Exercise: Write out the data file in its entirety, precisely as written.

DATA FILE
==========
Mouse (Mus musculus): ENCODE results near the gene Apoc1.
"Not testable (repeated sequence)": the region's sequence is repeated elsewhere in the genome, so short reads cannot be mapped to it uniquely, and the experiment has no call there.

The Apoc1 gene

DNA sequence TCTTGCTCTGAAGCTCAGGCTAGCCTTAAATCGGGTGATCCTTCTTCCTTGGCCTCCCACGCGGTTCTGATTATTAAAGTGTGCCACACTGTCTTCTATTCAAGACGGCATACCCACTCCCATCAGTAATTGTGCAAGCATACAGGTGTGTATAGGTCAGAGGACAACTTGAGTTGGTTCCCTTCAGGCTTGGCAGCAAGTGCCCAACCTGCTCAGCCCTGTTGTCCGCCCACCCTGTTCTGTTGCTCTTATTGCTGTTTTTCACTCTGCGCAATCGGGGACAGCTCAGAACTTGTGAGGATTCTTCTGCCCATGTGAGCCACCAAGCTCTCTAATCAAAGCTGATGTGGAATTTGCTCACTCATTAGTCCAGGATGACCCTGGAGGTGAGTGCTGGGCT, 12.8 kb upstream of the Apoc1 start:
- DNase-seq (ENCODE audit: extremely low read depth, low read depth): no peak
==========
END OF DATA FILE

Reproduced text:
Mouse (Mus musculus): ENCODE results near the gene Apoc1.
"Not testable (repeated sequence)": the region's sequence is repeated elsewhere in the genome, so short reads cannot be mapped to it uniquely, and the experiment has no call there.

The Apoc1 gene

DNA sequence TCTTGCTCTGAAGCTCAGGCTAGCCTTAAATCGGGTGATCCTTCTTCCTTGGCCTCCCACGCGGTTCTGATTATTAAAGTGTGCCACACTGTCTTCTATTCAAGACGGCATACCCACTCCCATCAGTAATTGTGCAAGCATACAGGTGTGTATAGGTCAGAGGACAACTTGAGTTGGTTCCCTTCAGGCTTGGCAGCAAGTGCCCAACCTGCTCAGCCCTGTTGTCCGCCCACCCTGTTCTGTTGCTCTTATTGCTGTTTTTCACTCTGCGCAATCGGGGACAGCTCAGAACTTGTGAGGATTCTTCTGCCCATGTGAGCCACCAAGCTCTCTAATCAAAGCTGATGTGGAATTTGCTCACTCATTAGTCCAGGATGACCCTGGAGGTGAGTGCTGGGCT, 12.8 kb upstream of the Apoc1 start:
- DNase-seq (ENCODE audit: extremely low read depth, low read depth): no peak